COGconnected’s Game of the Year Awards 2020: Best Music
Music is an underappreciated component of games. If it’s done really well, it dramatically enhances the experience. The instruments and melodies blend perfectly into the visual design, bringing the whole thing into perfect focus. The beauty is, there’s no singular way of doing that. Here are our ten favorite video game soundtracks and scores from the past year.
Composer: Ben Babbitt
Kentucky Route Zero is all about the journey, and Ben Babbitt takes the player through dozens of unique aural soundscapes along the way. At times, it barely even registers as music. Ethereal swells of sound and synthesizers become part of the world, deftly communicating the strangeness of each moment. Those harmonious themes give way to unsettling, discordant pieces when the plot requires it, building anxiety, or even tunes that wouldn’t be out of place on a Johnny Cash album. For all that semi-invisible background work, Kentucky Route Zero is also willing to give music the centre stage. Act 3’s magical performance of “It’s Too Late To Love You” has stuck with me all year, while Act 5’s “I’m Going That Way” put a perfectly unexpected bow on the entire journey.
Composer: Mike Morasky
Half Life’s music hasn’t always gotten its due, thanks to how revolutionary everything else in the franchise is. But Alyx continues in the series’ proud tradition of hard-driving, dystopian electronic rhythms. Music is of crucial importance in VR. Because you’re inside a space rather than observing one, a deep connection to the sounds of the world helps connect the player to the world. In Alyx, it’s a subtle nudge in the back, giving critical moments a sense of urgency, while cranking up the player’s heartrate for creepier scenes. Much like in Kentucky Route Zero, Half Life Alyx blends environmental sound into the music, blurring the lines between the soundtrack and things happening around Alyx. It’s brilliantly done.
Composers: Olivier Deriviere, Motohiro Kawashima, Yuzo Koshiro, among others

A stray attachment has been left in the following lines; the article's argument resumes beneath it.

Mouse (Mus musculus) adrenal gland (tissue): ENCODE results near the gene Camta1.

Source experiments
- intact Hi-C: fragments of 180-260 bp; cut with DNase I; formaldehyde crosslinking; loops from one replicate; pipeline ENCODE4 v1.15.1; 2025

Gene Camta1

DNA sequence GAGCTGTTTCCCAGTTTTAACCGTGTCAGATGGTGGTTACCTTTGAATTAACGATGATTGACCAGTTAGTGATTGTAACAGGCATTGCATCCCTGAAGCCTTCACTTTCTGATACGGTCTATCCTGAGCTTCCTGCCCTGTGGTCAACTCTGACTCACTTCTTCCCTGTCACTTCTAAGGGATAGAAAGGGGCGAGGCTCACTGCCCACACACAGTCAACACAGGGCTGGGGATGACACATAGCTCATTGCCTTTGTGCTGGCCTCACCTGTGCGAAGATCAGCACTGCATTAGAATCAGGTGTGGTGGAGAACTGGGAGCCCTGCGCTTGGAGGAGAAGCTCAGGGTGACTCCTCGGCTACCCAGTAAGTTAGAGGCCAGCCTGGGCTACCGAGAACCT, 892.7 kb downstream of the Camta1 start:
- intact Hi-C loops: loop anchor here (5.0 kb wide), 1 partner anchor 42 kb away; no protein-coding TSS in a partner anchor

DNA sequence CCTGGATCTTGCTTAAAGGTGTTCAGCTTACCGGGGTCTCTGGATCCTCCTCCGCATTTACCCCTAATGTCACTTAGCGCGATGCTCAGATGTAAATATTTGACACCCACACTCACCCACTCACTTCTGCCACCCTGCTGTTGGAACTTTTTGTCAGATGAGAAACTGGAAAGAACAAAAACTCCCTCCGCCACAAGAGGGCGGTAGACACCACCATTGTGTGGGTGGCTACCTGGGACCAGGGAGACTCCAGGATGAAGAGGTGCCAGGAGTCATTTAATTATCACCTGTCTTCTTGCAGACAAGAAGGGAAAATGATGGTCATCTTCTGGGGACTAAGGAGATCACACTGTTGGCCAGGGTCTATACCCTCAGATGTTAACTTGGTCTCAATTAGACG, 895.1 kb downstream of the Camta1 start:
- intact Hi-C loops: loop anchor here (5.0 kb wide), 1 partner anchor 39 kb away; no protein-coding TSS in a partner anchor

The Streets of Rage 2 soundtrack is (rightly) considered one of the best in history. For a new installment in the series, DotEmu knew they’d need to absolutely nail the tunes. To do it right, they enlisted Motohiro Kawashima and Yuzo Koshiro – the legends who lent their talents to previous entries in the series – to work alongside industry staple Olivier Deriviere. The soundtrack they delivered is a 90’s arcade throwback full of catchy beats, wailing synths, and chiptune flair. It’s the perfect companion to throwback beat-em-up nonsense, and jives really, really well with Streets of Rage 4’s art style.
Composer: John Paesano
After winning our Best Music category in 2018 with Marvel’s Spider-Man, John Paesano returns for Miles Morales with another strong effort. This time around, the sweeping strings and horns fittingly share the stage with urban beats appropriate for Miles and his story. Miles gets his own version of the Spider-Man theme, and much like the last game the music flows between sections really well. Additional layers of music fade in and out depending on Miles’ current situation, and the way melodies are reused never lets you forget that you’re playing a superhero game.
Composers: Gustavo Santaolalla & Mac Quayle
Gustavo Santaolalla has won Academy Awards. With that kind of pedigree, you may have guessed that The Last of Us Part 2 would have a great soundtrack. It does. And it’s not just the classical guitar main theme, either. Part 2 features some incredible atmospheric soundscapes that further build the immersion of the world. I’ve also got to shout out Troy Baker and Ashley Johnson for their in game renditions of Future Days and Take on Me. They’re both talented singers – do you have any idea how hard it is to sing worse because it’s how the character would sing? Well flippin’ done.
Head over to PAGE 2 for more games…